It’s probably unwise to expect any major improvements to Orlando’s defense, particularly as a still very young side already juggling injuries. However, a favorable break or two in certain areas could certainly see the team consolidate some of the gains that were evident by the end of last season’s campaign. That sort of year to year consistency would be a solid achievement for this group at this particular moment in time.

Prediction: 15th ranked defensive rating

Win total

NBA: Indiana Pacers at Orlando Magic Kim Klement-USA TODAY Sports

So, with projections of an improved offense and defense, it stands to reason that the Magic are poised to take a noticeable leap in the standings, right? Well, that’s a claim that can’t quite yet be made with a resounding level of confidence just yet.

For all of the optimism evident in previews of Orlando’s season to come, there’s still a lingering feeling that this team is another twelve to twenty-four months away. Franz Wagner is an obvious star in the making. Paolo Banchero has a shot at being really good right away. Wendell Carter Jr. is poised to deliver one of the best ‘value to dollar’ ratios of any non-rookie contract in the league. Any one of a dozen other players on the roster is a chance of taking the next step in their own personal development.

Still, despite the ease with which these best-case scenarios can be envisioned, there’s too many factors working against the Magic for this campaign. This is a really young team, and history has routinely shown us that inexperience doesn’t amount to wins in the NBA. The side figures to be sub-par in some of the most important offensive elements of the game, most notably in terms of long-range accuracy and individual shot creation. And the team’s defense, while promising, is unlikely to be a real difference maker; not embarrassing, yet not elite enough to buoy the record.

One final wrinkle: there’s also the fact that the franchise likely isn’t actually all that interested in winning right now. It’s a takeaway that can be seen in the status quo of the offseason, a stretch during which the team’s front office decided to return a 22-win core while ignoring many of the side’s ugliest blemishes. With a loaded draft class looming, it’s both an understandable and justifiable position. One more blue chip talent could genuinely elevate Orlando to meaningful contention in just a few short years.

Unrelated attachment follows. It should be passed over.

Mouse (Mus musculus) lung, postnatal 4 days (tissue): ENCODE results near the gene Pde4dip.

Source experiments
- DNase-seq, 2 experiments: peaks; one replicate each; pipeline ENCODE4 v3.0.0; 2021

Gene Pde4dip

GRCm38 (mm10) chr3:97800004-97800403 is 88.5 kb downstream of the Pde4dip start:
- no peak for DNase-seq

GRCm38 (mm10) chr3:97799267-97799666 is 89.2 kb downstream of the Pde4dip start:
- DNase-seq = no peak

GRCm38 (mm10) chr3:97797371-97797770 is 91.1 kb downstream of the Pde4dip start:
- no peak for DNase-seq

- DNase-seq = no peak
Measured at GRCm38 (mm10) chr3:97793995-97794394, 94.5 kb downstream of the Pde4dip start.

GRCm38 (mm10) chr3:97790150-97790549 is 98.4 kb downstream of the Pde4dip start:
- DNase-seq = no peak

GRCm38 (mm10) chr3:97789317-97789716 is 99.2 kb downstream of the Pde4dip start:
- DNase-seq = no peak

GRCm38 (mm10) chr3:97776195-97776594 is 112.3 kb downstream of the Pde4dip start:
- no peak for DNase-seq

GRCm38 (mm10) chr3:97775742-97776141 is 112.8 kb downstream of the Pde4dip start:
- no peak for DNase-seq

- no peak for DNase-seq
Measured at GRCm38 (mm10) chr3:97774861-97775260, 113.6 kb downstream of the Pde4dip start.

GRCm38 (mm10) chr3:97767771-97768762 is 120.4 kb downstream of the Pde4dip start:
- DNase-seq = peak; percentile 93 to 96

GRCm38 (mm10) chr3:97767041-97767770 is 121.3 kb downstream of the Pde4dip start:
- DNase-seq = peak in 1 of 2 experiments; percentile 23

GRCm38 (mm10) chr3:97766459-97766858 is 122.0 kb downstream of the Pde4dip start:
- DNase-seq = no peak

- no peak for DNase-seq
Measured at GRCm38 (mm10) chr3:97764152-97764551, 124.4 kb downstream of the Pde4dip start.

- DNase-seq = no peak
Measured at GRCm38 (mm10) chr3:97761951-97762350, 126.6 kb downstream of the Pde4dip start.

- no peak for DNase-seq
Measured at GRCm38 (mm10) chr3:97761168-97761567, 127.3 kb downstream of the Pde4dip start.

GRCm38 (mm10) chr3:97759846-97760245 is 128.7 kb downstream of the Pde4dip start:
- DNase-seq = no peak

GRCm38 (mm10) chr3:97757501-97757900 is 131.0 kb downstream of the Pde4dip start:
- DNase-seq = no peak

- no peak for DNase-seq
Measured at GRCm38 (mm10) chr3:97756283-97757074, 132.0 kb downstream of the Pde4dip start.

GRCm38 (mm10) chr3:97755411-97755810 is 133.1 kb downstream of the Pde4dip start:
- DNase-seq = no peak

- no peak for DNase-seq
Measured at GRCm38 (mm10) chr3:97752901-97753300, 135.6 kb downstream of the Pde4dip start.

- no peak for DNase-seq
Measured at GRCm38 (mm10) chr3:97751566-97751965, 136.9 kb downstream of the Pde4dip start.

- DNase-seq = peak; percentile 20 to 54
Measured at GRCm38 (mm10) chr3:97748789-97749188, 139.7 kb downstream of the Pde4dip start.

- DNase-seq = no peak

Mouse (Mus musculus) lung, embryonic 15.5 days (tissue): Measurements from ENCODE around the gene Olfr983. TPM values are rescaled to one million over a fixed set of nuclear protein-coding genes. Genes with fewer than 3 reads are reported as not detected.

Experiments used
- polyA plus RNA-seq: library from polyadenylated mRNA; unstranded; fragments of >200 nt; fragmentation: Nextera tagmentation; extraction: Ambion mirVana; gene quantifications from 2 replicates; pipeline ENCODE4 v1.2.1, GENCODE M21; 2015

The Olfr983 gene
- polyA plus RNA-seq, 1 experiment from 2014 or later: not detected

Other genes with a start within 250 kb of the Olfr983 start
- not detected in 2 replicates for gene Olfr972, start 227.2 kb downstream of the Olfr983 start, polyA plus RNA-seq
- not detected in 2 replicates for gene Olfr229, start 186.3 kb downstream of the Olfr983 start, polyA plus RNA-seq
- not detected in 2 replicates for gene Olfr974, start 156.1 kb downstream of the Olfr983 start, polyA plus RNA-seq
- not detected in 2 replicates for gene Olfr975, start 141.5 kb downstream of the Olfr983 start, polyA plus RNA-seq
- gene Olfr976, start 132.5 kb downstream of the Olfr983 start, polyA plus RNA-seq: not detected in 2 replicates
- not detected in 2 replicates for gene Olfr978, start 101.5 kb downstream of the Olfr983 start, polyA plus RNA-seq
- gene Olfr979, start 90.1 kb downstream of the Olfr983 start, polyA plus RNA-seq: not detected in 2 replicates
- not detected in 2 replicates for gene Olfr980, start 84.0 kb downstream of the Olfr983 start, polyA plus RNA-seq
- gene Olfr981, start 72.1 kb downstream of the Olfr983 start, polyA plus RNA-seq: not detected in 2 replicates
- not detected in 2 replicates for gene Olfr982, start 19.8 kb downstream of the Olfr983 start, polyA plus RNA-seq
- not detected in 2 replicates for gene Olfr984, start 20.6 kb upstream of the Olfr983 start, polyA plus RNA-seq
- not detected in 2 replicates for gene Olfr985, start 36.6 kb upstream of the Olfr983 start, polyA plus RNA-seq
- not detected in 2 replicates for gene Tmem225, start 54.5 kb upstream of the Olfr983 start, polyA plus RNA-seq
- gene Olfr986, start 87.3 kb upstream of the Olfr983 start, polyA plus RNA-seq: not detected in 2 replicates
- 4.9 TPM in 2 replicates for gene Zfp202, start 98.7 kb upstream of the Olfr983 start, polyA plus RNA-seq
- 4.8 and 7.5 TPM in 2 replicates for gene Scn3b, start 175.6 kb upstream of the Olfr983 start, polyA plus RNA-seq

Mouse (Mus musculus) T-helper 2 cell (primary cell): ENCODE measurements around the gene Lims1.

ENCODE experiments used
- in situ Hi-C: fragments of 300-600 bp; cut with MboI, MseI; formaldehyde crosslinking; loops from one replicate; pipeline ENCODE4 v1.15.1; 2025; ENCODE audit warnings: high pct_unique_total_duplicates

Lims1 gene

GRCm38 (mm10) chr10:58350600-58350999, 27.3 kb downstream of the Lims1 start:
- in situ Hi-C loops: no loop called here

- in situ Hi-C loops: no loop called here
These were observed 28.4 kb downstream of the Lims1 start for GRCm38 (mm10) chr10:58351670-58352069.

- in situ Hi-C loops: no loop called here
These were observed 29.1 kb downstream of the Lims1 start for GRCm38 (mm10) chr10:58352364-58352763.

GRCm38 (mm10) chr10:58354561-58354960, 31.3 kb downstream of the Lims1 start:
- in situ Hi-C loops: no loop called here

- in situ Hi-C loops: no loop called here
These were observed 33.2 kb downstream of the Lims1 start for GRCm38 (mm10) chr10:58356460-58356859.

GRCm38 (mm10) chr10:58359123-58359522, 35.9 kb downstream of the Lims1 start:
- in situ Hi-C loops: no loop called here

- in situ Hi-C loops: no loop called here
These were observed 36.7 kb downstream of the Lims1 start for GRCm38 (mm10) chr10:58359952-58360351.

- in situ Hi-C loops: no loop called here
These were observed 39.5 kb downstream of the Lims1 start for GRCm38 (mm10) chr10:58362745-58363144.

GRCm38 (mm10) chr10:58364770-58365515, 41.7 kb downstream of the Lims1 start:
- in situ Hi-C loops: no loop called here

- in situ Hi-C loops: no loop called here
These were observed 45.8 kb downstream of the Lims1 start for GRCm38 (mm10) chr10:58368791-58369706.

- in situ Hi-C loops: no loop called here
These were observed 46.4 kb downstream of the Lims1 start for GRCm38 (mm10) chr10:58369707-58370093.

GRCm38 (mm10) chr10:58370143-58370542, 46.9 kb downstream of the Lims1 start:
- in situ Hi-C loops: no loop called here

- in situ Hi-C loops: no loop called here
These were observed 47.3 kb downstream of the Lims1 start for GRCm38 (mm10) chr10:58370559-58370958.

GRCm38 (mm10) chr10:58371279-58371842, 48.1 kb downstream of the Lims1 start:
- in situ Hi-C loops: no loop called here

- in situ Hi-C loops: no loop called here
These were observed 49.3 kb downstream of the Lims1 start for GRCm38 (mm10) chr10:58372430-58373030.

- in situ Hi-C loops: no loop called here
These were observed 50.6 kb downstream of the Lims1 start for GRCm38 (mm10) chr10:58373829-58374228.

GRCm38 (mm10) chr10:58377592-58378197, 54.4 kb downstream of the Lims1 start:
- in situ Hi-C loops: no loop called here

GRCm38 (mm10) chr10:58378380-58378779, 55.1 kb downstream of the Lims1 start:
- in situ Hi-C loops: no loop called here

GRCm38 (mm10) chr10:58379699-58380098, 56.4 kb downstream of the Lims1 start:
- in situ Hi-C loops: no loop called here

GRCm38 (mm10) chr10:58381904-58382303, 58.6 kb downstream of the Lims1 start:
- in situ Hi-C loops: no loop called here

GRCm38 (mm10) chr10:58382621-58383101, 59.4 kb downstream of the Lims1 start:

The Magic appear to be close to extricating themselves from the languorous morass of the current rebuild. I just don’t think it will happen this season. Instead, expect a slight shuffle in the right direction and one final set of alluring lottery odds.

Prediction: 27-55, thirteenth in the East

Rapid fire!

Minnesota Timberwolves v Orlando Magic Photo by Julio Aguilar/Getty Images

Let’s whip through some quick ones and see what sticks!

  • Paolo Banchero wins Rookie of the Year honors.
  • In a similar vein, Franz Wagner picks up more than a handful of votes in the Most Improved race.
  • Jalen Suggs makes at least 80 three-pointers.
  • Moe Wagner plays more than 1200 minutes over the course of the campaign.
  • Only one of Terrence Ross and Gary Harris are still with the side after the trade deadline.
  • Mo Bamba does not finish the season in pinstripes.
  • As a team the Magic attempt more free throws on a nightly basis, but are still beaten by their opposition in the battle of the charity stripe.
  • The Magic lose more overtime games than any other team in the league.
  • Orlando gets one regular season win over a team that eventually makes the Finals.

There we have it! A handful of final predictions as the clock ticks down to Orlando’s opening tip. Be sure to chime in below to let us know if you agree or disagree and, of course, to share your own.